The inhibitory and apoptotic promoting activities of RES on the proliferation of two human melanoma cells have been determined in vitro [123]. There was an increment in cell viability, arrest in the G1 phase, and apoptotic rates (in a concentration-dependent manner). The expression of Bcl-2 was lowered, but the expressions of Bax, p53, caspase-3, and caspase-9 were noticeably improved when compared to the control [123]. p53 expression was increased, and induced the apoptosis of skin cancer cells via the activation of the MAPK/ERK pathway [123]. Thus, RES inhibits tumor progression by suppressing various growth factors, cell signaling pathways, and cell cycle arrest [56].
In an in vitro study, when SK-Mel-28 and Colo-38 human melanoma cell lines received RES treatment, there was an arrest in the G1/S phase and downregulation of Bcl-xL proteins, and there was also inhibition of the NF-kB signaling pathway [128]. On providing RES treatment to A375 human melanoma cell lines (in vitro), there was an arrest of the S-phase and a decrease in the G2/M phase, and inhibition of cell division was also observed [129]. There was an escalation in necrotic area, as well as an inflammatory infiltration of melanoma tumors when B16-F10 (animal cell lines) in vitro were treated with RES [130].
RES plays an important role in skin cancers. These also have an important role in cell cycle regulation and modulate various mechanisms, including the activity of cyclin kinase inhibitors, cyclins, and cyclin-dependent kinases. RES also contributes to regulating mechanisms of apoptosis that consist of key regulators, such as survivin, Smac/DIABLO, and p53 (Aziz &Aziz, 2018). These also have an important property of analyzing ROS and checking cell proliferation (Pavel et al., 2020). The key regulators, such as E-Cadherin and other cascade molecules, together with RES regulate in the gene expression for cancer (Liu et al., 2017) (Aziz & Aziz, 2018).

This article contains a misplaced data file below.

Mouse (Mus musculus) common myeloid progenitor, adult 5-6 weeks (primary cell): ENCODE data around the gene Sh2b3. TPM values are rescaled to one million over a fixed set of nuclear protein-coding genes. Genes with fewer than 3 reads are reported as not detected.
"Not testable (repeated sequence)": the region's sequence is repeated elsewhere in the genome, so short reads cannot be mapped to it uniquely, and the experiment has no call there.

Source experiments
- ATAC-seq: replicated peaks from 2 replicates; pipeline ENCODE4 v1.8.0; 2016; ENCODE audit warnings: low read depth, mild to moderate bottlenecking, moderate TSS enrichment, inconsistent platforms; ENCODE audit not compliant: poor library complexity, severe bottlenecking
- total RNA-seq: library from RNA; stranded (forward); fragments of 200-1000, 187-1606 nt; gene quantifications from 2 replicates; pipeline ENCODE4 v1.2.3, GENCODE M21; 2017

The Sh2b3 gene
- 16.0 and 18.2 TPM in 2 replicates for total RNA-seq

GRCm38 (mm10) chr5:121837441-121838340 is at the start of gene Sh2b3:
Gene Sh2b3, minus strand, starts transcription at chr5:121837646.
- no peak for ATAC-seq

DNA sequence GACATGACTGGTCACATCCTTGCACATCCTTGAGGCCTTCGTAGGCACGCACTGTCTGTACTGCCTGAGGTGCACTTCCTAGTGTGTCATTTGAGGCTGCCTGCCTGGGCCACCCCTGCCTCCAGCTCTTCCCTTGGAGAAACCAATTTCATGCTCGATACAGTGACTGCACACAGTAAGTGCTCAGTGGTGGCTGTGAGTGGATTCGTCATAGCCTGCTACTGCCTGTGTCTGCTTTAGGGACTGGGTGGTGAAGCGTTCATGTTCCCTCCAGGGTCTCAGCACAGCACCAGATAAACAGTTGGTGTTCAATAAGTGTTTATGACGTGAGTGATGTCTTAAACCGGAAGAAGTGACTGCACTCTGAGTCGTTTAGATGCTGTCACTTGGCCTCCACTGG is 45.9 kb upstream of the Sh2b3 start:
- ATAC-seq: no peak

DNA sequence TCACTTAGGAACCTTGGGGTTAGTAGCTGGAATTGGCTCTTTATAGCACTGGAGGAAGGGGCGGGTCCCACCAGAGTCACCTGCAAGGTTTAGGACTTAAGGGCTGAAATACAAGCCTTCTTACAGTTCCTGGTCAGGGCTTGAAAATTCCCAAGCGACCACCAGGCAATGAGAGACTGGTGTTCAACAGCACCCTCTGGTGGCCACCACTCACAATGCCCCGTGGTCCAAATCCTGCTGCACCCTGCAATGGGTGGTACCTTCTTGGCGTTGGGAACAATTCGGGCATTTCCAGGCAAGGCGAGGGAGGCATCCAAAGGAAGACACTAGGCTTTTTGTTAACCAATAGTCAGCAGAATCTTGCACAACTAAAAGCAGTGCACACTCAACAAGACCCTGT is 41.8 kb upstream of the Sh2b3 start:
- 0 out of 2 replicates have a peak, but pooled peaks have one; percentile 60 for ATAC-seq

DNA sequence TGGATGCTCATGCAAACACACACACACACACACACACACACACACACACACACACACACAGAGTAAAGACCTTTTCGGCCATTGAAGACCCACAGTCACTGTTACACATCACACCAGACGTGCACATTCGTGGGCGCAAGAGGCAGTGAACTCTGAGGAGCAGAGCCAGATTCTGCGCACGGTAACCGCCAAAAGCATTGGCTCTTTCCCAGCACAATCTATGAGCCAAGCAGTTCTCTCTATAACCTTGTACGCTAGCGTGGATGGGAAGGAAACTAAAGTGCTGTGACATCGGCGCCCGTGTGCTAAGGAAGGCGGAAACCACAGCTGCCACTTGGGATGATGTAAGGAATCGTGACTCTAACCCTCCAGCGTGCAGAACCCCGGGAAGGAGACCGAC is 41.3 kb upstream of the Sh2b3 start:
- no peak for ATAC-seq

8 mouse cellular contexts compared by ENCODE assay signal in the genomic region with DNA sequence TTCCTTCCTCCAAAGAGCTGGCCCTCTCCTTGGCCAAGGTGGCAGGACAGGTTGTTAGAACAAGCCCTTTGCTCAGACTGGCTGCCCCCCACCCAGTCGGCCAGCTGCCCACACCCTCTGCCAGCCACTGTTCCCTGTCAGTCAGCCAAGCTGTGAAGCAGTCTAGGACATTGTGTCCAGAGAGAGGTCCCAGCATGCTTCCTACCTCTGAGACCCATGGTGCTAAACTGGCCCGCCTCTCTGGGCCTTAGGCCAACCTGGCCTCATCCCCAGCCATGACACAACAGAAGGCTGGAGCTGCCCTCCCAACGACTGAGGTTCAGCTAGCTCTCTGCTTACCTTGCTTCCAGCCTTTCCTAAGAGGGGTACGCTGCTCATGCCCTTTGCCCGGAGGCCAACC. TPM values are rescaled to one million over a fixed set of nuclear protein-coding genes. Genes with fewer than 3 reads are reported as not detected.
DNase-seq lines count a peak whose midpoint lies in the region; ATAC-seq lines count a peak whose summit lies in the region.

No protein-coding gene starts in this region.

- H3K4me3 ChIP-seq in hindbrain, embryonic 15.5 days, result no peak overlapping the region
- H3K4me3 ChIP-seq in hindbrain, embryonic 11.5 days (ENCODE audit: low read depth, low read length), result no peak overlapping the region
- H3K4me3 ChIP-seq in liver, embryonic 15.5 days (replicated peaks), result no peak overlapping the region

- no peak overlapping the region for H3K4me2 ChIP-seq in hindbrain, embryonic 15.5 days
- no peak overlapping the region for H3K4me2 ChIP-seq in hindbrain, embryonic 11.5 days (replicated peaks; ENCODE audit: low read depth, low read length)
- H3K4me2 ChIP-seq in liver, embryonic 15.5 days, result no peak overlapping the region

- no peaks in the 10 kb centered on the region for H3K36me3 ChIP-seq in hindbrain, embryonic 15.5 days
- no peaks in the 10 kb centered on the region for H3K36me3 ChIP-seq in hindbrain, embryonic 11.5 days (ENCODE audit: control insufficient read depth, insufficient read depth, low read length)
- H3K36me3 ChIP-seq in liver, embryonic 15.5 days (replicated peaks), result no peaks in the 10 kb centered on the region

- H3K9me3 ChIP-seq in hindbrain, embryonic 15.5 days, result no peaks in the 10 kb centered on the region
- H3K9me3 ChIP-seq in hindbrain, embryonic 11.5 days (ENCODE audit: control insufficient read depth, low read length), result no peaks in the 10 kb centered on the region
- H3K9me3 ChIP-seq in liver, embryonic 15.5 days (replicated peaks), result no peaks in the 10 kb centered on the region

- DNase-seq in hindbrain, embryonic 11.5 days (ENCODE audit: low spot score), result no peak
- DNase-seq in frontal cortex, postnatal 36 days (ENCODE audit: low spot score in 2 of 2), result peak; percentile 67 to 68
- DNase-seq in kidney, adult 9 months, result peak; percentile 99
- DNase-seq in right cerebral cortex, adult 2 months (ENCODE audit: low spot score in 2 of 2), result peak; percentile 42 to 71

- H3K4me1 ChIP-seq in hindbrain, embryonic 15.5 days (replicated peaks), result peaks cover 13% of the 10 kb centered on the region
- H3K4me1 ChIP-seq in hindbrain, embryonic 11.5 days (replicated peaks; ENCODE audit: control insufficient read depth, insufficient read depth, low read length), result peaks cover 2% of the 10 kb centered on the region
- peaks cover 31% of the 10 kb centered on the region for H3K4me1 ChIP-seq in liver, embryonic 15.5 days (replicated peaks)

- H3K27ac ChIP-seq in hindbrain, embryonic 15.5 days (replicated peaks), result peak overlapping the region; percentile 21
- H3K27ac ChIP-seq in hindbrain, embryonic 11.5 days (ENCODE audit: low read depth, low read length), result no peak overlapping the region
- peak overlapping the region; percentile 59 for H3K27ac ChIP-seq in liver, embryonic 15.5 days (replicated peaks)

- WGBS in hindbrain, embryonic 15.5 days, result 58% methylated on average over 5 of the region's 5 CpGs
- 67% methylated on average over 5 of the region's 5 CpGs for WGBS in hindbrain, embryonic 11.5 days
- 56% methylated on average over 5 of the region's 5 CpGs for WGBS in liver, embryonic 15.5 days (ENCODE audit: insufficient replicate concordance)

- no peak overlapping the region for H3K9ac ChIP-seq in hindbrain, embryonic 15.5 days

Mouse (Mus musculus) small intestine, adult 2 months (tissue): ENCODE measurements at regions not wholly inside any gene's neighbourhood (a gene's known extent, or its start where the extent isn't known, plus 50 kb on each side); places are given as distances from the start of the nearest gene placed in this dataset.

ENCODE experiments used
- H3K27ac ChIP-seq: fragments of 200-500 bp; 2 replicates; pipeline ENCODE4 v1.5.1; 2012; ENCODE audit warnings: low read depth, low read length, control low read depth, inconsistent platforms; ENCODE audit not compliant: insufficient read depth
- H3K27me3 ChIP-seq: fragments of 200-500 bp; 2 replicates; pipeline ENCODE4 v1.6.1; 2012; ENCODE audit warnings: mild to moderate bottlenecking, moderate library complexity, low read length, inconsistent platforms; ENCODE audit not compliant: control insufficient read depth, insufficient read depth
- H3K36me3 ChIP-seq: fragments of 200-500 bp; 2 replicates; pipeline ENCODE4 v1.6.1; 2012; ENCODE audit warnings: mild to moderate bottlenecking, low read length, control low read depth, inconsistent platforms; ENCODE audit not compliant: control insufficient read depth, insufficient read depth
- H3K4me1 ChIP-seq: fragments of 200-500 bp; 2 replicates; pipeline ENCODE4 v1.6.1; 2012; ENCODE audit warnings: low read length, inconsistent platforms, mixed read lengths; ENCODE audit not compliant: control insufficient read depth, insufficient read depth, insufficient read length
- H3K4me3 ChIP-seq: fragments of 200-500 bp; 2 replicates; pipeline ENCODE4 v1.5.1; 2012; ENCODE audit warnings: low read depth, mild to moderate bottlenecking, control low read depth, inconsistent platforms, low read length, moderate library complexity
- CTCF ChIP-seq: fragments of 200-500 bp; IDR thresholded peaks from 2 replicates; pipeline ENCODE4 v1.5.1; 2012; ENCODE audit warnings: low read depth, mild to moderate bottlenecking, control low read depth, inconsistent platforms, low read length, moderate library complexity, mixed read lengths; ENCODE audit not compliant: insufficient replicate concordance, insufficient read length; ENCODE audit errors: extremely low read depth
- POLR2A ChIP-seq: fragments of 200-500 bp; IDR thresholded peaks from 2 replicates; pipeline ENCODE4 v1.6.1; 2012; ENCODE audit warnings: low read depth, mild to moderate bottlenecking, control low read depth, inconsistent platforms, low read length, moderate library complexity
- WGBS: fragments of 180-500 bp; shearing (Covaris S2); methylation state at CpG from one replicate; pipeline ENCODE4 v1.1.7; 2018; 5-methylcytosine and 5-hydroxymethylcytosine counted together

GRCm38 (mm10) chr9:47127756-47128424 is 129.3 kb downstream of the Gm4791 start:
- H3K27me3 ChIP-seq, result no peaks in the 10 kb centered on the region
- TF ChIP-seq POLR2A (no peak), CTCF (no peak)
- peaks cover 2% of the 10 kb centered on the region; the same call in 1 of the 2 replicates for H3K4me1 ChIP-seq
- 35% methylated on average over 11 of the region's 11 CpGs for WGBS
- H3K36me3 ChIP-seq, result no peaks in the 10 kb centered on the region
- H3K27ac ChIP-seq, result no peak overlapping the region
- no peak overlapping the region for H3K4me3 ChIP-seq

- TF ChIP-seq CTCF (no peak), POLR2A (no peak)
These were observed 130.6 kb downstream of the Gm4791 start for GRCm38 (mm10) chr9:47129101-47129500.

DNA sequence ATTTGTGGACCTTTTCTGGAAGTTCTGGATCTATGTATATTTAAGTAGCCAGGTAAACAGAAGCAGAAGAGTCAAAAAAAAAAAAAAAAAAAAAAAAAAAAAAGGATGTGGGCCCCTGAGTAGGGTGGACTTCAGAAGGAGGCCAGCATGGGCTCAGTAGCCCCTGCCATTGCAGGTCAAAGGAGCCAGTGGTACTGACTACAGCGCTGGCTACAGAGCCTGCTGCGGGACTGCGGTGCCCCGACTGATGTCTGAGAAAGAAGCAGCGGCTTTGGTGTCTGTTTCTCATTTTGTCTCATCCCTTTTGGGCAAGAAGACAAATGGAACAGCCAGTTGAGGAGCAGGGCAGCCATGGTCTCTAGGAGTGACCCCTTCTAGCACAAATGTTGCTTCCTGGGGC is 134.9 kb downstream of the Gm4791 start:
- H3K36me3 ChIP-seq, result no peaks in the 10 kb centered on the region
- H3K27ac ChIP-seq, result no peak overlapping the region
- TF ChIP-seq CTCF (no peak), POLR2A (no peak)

3. Boosting the Efficacy of Resveratrol-Based Topical Formulations Using Nanotechnology

Considering the different pharmacological activities of RES in the skin already duly established, research studies are currently being conducted to improve its efficacy when incorporated into dermo-formulations, in order to overcome its main limitations, among them its low solubility, bioavailability, and chemical stability. (Moyano-Mendez et al., 2014). As noted previously, when administered orally, RES is rapidly absorbed and metabolized, which decreases its bioavailability. Thus, the topical application becomes an appealing way to apply RES, particularly in the field of skin diseases, for its efficacy, but also for its comfort and because it is a non-invasive method. In addition to its low aqueous solubility, this molecule faces some challenges, such as its instability in the face of UV, pH, and temperature changes. Thus, concerning its topical use, several technological strategies have been designed to overcome these difficulties and improve its effectiveness. The use of micro- and nanotechnology has proven to be a great weapon for the development and success of RES-based topical formulations.